Legal

- 20 states have Unattended Child in Vehicle Laws that have specific language addressing leaving a child unattended in a vehicle. (see National District Attorney's Association)
     - 2 states' (Alabama and Wisconsin) laws only apply to paid child care providers.
     - 2 states' (Kentucky and Missouri) laws only apply if a child is injured or dies.

- The remaining 30 states do not have laws specifically against leaving a child unattended in a vehicle, but deaths can be prosecuted under child endangerment, manslaughter and homicide statutes.
     - 14 states have had previously proposed unattended child laws.

-
A total of 29 states have laws about leaving animals unattended in vehicles. Summary.
- There are 15 states with "Good Samaritan Laws" with specific language that protects persons who see a child in a car and take action to render assistance.




States with EXISTING LAWS: Alabama, California, Connecticut, Florida, Hawaii, Illinois, Kentucky, Louisiana, Maryland, Michigan, Nebraska, Nevada, Oklahoma, Pennsylvania, Rhode Island, Tennessee, Texas, Utah, Washington, Wisconsin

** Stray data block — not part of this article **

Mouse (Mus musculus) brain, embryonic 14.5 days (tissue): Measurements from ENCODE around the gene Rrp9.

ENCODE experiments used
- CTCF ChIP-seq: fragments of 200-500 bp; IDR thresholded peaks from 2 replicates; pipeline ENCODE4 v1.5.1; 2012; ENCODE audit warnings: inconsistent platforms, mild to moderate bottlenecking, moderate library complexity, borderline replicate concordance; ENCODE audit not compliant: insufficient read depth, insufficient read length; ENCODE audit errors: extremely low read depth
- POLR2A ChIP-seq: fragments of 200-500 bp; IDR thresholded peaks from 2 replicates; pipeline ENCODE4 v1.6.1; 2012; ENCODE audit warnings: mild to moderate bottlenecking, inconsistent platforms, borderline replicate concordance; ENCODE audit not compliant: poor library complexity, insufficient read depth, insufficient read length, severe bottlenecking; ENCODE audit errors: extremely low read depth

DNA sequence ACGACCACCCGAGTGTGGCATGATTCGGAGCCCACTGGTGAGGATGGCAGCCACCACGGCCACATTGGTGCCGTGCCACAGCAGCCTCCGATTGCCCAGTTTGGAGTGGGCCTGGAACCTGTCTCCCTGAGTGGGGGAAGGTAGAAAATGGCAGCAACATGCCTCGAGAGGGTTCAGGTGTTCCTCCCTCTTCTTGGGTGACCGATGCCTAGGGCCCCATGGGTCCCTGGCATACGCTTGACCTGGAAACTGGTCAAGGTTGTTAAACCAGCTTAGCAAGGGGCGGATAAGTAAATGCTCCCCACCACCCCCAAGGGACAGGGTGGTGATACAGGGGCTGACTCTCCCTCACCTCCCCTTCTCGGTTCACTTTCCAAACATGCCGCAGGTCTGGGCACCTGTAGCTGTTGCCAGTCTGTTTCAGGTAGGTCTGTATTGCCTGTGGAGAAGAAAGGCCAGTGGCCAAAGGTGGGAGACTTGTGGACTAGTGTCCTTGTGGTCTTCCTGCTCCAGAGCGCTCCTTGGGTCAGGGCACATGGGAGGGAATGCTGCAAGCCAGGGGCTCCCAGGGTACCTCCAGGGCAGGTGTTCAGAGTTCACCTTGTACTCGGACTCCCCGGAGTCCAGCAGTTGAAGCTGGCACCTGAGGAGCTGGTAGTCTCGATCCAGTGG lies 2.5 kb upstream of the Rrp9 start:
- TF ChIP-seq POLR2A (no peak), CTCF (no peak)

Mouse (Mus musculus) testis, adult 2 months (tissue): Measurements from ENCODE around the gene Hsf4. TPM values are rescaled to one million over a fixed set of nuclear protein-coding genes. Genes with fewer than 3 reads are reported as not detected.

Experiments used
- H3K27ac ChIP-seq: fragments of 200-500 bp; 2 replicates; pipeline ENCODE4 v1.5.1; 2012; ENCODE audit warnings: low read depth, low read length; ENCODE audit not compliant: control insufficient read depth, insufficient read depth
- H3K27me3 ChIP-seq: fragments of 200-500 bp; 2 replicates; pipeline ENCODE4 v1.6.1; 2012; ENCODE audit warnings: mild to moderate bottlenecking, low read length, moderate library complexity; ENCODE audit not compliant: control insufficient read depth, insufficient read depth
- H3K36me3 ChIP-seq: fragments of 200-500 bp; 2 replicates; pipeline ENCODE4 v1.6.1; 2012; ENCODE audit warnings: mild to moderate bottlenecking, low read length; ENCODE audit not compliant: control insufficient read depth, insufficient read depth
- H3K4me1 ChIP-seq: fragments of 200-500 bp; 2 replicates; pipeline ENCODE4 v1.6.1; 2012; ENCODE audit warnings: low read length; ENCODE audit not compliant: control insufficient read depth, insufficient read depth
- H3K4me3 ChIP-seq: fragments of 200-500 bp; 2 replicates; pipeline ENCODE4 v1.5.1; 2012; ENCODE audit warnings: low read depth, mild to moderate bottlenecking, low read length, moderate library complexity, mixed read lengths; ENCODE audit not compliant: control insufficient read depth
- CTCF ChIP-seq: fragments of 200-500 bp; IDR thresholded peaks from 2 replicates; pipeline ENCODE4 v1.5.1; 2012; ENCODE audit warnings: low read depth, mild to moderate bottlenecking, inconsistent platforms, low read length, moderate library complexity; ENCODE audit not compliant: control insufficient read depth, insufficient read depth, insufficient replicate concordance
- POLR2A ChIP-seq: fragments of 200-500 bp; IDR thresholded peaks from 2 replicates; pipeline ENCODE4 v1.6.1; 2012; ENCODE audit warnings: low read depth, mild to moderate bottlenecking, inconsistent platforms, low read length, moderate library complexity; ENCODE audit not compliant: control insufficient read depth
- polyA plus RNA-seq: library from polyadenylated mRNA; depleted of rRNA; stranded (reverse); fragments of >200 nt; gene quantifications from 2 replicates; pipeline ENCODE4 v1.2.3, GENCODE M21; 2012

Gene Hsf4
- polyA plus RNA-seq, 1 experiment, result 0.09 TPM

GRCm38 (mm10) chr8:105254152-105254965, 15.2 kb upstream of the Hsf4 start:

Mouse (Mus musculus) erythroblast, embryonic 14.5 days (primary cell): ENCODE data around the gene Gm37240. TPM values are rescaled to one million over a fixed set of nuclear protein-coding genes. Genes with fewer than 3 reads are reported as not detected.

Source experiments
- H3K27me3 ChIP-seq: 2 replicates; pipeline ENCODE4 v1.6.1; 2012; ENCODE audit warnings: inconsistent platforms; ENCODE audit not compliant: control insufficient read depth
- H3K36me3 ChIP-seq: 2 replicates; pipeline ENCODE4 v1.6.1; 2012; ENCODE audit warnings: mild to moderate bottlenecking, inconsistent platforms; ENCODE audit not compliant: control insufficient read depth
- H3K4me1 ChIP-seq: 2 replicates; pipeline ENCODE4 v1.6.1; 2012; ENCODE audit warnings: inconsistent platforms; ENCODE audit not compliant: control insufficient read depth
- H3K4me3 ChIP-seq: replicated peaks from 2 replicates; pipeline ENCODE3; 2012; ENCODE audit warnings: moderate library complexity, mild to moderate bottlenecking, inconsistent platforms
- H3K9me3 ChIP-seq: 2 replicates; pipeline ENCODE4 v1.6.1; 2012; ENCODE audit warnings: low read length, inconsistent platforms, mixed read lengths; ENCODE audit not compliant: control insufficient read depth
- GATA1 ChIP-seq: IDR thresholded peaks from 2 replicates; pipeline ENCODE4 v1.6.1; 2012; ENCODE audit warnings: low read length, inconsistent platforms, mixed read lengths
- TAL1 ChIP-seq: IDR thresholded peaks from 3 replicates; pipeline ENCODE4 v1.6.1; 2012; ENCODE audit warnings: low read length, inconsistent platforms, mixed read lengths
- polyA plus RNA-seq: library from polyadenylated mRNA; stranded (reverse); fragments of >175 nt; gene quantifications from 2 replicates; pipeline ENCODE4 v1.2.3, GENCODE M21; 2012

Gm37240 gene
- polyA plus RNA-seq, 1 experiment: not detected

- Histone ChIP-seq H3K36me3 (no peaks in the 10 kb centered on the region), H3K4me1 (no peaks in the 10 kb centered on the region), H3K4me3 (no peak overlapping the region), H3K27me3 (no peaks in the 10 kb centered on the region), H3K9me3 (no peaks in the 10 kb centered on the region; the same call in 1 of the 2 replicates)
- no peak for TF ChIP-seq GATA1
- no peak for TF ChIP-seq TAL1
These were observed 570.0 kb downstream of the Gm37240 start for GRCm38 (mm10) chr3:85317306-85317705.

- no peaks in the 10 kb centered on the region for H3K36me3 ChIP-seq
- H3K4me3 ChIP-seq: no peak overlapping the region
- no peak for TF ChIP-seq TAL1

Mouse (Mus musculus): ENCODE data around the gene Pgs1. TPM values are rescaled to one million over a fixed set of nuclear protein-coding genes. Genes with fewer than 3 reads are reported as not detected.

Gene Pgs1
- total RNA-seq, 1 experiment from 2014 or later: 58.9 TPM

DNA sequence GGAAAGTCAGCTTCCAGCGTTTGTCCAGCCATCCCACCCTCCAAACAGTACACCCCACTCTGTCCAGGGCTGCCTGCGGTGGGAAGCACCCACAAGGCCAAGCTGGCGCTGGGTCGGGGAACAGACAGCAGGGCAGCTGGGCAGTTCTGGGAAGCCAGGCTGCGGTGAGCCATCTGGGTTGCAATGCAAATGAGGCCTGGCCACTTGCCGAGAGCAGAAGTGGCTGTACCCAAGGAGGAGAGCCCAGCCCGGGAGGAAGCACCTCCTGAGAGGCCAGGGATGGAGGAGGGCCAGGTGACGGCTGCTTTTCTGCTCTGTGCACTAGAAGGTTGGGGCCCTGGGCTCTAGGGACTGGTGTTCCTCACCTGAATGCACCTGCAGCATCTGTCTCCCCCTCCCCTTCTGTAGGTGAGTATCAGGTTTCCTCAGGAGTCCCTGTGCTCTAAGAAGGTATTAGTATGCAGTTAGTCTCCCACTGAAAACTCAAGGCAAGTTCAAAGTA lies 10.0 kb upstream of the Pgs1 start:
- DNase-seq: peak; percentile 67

States w/ PREVIOUSLY PROPOSED LAWS: Arizona, Alabama, Georgia (2004), Kansas, Iowa (2002), Kentucky (2000), Massachusetts Minnesota (2004), Mississippi (2005), Missouri, New Jersey (2002), New York, North Carolina, Virginia

Example of Model Legislation: see Model Law

Prosecutions
A 2005 Associated Press (AP) study found
"Wide disparity exists in sentences for leaving kids to die in hot cars". It examined both the frequency of prosecutions and length of sentences in hyperthermia death.

- It found that charges were filed in 49% of all the deaths and 81% of those resulted in convictions.
- In cases with paid caregivers (i.e., childcare workers, babysitters) 84% were charged and 96% convicted.
- Only 7% of the cases involved drugs or alcohol.